September 22, 2014; Fast Company
Some people looking to leave their job for good might feel the best way is to run out the door and never look back. Or how about creating a viral video to share your employment agonies with the world:
Sign up for our free newsletters
Subscribe to NPQ's newsletters to have our top stories delivered directly to your inbox.
But before making any drastic moves, you may want to consider planning out your exit strategy. Leaving on good terms can allow you to keep important work connections and references, which could be beneficial to your career down the line.
To make certain you have a more graceful exit, here are eight suggestions from Fast Company on how to leave your job while ensuring professionalism:
- Contacts: Before checking out at work, you’ll want to check that your personal contact list is up-to-date. Make sure you have connected with any potential references or anyone you want to stay in touch with via LinkedIn, email, or telephone.
- Personal Belongings: To avoid making a scene on your last day, make sure you plan to remove some personal items in advance. Some organizations also require you clear out your office immediately upon resignation for security reasons, so going through your files at work to ensure that you aren’t leaving any important personal information behind is also a smart move.
- Keep Calm: Relax. A decision to leave your organization is bound to ruffle some feathers. Some coworkers may be afraid of the change that will come afterwards, and some people might even be envious of your decision to move on to new endeavors. Don’t take comments to heart, and don’t let backhanded comments or the opinions of others impact the personal career choices you have made.
- Put Your Resignation in Writing: Even if you plan on speaking to your supervisor and staff in person, composing a letter of resignation for your organization’s records is recommended. The letter should be positive and to the point, briefly explaining your reason for leaving but also letting the organization know you have valued your time with them.
- Give Notice: Losing an employee can really shake things up at an organization, specifically at smaller scale nonprofits. Looking for a replacement, scheduling and holding interviews, and going through the hiring and training process all take time and resources. So make sure you give your organization ample notice before springing the news on them. Founder of career blog Jobacle.com Andrew Rosen suggests that two weeks’ notice is the “bare minimum” for entry-level and low-level managerial jobs.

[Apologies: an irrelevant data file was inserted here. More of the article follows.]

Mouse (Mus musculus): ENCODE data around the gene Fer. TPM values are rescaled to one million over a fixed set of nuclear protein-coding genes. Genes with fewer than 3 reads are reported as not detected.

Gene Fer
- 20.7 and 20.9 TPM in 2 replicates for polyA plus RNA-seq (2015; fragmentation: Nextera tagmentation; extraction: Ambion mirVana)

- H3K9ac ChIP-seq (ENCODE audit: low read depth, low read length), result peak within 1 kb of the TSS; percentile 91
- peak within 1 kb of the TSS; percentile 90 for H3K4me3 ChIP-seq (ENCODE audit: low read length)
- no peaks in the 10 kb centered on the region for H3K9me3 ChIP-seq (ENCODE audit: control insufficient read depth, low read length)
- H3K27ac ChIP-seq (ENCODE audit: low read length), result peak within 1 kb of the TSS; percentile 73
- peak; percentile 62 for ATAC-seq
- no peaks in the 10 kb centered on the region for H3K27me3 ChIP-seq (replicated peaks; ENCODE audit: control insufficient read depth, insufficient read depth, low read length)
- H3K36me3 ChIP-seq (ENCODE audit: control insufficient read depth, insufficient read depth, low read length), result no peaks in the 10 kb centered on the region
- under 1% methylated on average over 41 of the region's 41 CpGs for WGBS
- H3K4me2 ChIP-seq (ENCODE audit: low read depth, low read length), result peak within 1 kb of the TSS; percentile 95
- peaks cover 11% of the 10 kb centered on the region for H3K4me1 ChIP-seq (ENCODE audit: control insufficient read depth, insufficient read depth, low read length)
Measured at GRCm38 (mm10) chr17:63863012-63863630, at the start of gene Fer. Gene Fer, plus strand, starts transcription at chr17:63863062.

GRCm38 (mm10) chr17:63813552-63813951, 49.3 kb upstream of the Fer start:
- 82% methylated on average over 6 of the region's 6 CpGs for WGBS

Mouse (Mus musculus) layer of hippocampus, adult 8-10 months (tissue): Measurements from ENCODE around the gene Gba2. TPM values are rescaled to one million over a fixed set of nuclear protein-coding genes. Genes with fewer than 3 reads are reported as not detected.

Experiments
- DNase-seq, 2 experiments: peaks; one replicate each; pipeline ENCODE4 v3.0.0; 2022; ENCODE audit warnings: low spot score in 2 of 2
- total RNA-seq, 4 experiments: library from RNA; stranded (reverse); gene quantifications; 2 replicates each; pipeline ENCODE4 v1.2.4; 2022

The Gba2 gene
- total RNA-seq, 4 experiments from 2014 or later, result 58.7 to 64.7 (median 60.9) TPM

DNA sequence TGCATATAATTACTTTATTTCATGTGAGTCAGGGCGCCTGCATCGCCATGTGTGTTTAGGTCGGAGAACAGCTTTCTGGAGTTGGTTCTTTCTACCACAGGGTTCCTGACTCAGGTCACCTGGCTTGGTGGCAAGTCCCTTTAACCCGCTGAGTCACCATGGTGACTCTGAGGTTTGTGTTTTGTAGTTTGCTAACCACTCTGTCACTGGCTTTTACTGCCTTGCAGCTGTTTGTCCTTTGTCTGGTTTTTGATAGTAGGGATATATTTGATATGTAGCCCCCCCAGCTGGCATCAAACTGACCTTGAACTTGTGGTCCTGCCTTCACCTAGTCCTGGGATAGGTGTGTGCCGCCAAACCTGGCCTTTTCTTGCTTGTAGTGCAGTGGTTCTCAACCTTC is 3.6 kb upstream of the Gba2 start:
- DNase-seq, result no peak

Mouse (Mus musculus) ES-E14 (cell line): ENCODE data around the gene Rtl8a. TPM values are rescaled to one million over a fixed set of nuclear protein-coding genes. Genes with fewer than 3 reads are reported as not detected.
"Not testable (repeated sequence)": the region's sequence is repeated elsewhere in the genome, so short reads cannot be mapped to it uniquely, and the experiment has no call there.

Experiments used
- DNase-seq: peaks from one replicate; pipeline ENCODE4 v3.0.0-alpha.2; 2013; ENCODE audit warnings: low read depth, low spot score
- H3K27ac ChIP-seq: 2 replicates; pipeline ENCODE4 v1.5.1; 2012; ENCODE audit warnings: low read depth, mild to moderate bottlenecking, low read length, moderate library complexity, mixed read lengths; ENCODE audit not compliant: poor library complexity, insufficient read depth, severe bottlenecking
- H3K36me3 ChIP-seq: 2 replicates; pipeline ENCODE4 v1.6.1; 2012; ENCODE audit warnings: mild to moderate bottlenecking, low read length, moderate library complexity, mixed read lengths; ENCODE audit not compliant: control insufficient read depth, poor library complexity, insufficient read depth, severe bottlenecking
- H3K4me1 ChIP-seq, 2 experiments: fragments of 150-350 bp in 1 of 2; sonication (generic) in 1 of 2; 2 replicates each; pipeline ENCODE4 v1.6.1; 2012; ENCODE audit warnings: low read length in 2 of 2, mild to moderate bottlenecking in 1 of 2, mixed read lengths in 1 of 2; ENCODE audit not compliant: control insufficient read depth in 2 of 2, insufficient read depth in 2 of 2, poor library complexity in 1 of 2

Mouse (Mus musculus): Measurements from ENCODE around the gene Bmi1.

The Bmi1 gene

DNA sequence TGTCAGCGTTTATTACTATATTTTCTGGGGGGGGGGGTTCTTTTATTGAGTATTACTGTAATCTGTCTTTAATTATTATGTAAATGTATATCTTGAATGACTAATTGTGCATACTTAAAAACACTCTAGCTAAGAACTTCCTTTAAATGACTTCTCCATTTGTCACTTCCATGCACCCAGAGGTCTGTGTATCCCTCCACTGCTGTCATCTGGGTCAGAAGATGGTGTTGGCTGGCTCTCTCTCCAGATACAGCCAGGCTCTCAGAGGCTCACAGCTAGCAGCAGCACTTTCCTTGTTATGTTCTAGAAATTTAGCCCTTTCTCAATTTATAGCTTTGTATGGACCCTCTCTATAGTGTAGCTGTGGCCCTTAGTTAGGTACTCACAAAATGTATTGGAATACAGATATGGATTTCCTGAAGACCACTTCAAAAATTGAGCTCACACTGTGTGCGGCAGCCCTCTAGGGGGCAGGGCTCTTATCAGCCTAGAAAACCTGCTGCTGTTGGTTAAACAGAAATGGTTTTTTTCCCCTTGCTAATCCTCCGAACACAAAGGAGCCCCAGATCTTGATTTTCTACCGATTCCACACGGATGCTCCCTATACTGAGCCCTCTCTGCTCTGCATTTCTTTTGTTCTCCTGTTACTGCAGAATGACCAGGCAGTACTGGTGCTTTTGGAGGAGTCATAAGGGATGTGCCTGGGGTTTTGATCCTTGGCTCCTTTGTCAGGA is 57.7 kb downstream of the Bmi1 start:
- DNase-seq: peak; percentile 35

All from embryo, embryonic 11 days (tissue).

- Be Honest: An exit interview is your greatest opportunity to let the organization know what they need to improve on. If there was a part of your job that was making you miserable, let them know so they will have the opportunity to make the experience better for the next person who takes the position. Do be aware of the difference between constructive criticism and just flat out complaining, but take advantage of this moment to reflect and let your supervisor know where there is room to make progress.
- Transitioning: To make the transition smooth, be sure to finish up any projects or tasks that are in need of your assistance. Also, double-check that you are passing on all the knowledge you can to the next person who will fill your role, including any needed instructions or training manuals that you found valuable. Offering to give contact information to your replacement if they end up in a crisis and are in need of help could leave you highly respected and regarded by the organization.
- Following Up: Make sure to thank the people that you really enjoyed working with before leaving. Sending emails to check in or simply letting them know how appreciative you were of their hard work can go a long way.
Nonprofit HR’s 2014 Nonprofit Employment Practice’s Survey data showed that turnover was the greatest human resources challenge facing nonprofits. Making this transition process easier for your organization as a whole will not only allow you to keep on good terms with networks and references, but it can also allow your organization to become more successful as you move on.—Aine Creedon